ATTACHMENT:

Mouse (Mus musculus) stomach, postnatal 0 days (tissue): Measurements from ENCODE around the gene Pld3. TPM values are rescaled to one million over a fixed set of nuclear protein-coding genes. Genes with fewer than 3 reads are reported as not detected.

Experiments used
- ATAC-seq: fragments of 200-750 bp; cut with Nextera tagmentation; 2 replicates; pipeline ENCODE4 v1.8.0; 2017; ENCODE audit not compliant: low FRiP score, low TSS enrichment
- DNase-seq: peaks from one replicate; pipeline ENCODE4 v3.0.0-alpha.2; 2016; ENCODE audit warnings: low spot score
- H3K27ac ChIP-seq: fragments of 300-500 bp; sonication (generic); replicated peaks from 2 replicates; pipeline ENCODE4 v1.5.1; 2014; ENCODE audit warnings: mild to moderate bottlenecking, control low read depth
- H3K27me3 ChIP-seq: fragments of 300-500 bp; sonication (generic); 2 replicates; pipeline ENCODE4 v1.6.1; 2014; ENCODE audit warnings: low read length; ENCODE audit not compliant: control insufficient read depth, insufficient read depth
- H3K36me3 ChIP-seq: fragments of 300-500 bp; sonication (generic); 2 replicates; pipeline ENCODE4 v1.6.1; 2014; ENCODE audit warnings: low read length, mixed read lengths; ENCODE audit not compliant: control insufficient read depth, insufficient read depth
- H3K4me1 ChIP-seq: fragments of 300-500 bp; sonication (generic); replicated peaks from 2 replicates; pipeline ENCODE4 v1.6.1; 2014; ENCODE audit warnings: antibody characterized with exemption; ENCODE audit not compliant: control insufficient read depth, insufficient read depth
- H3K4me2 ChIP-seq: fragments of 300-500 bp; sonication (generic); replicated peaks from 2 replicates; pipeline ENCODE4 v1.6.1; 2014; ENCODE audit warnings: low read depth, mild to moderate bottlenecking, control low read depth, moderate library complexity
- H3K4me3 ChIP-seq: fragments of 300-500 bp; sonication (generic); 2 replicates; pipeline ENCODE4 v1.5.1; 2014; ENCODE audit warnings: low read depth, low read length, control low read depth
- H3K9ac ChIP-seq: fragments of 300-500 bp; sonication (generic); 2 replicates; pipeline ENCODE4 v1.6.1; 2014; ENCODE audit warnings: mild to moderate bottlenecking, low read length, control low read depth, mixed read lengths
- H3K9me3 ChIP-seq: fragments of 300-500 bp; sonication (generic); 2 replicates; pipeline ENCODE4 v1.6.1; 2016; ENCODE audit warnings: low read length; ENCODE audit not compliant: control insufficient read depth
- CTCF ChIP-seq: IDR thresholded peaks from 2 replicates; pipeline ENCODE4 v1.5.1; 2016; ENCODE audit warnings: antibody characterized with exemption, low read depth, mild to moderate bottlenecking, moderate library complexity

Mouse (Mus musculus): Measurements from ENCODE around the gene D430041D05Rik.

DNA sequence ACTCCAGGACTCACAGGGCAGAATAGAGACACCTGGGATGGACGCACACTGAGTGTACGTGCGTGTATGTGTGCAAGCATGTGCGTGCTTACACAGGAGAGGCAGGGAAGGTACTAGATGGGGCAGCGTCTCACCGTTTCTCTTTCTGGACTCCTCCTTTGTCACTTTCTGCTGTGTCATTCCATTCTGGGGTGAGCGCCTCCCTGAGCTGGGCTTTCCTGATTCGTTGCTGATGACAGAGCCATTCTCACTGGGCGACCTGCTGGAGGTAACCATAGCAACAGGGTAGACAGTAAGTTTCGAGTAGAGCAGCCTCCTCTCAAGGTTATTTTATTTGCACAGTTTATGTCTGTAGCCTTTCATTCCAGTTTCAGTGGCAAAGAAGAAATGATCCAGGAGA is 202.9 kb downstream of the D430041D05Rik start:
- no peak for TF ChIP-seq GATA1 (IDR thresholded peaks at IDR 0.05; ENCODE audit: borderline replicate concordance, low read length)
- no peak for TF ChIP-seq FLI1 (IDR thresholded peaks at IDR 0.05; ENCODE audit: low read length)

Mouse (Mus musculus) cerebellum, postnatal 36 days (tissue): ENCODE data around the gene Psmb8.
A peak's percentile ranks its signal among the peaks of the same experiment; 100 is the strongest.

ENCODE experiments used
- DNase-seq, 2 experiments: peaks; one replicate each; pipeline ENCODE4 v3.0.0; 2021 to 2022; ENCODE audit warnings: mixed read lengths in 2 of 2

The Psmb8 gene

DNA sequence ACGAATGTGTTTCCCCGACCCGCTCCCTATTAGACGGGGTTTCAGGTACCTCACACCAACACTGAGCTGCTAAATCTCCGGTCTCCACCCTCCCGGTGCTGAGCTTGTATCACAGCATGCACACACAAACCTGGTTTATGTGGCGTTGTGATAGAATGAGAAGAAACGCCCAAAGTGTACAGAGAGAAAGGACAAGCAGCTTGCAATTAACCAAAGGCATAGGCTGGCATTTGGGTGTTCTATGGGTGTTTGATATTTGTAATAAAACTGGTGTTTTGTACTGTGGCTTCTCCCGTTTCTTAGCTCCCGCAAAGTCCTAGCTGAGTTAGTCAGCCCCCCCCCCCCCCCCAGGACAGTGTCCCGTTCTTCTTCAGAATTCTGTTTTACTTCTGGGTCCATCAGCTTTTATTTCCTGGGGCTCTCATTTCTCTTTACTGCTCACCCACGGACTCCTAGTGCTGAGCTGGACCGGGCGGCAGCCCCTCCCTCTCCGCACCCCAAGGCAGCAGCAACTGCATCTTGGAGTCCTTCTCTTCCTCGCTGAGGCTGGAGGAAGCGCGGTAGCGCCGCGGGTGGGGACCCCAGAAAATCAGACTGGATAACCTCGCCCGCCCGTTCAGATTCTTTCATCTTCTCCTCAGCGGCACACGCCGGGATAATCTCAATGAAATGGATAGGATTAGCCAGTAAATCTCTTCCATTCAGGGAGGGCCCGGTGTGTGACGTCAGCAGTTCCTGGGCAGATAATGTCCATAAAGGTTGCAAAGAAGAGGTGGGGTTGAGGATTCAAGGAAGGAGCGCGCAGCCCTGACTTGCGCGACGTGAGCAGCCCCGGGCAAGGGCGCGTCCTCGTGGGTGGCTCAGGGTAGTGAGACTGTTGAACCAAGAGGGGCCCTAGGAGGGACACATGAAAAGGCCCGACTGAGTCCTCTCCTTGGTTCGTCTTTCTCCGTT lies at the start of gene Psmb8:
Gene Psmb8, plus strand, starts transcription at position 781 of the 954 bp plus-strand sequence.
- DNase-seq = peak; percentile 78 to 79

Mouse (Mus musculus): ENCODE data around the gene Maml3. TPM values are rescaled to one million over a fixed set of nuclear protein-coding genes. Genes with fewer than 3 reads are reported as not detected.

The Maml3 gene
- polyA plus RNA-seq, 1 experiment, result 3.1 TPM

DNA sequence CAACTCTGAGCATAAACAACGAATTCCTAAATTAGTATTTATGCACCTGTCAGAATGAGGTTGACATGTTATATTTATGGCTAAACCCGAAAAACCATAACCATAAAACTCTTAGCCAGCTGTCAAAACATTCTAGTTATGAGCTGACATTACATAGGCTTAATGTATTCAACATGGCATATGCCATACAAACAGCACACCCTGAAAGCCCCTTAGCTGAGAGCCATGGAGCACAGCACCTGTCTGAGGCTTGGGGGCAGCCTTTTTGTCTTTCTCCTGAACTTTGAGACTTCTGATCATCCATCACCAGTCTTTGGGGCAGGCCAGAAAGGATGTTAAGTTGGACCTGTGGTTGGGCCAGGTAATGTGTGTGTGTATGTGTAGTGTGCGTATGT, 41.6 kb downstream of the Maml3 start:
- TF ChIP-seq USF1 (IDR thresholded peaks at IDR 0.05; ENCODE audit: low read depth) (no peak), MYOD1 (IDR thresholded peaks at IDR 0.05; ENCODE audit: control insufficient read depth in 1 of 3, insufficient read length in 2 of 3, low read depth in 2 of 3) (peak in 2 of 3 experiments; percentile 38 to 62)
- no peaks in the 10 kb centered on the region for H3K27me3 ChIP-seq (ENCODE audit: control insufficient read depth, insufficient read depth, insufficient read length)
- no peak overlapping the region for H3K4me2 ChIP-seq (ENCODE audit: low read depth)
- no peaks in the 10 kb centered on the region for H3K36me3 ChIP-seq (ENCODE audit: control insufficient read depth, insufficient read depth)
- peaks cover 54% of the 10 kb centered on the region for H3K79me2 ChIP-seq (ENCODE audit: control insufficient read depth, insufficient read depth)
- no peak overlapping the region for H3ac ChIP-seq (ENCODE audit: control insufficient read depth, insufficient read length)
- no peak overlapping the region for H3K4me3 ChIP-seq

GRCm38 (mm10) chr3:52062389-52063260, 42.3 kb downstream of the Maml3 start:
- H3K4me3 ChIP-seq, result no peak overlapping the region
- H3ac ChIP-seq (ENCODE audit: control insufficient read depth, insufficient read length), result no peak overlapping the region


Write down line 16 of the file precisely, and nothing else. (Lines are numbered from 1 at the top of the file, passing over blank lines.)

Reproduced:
- no peak for TF ChIP-seq GATA1 (IDR thresholded peaks at IDR 0.05; ENCODE audit: borderline replicate concordance, low read length)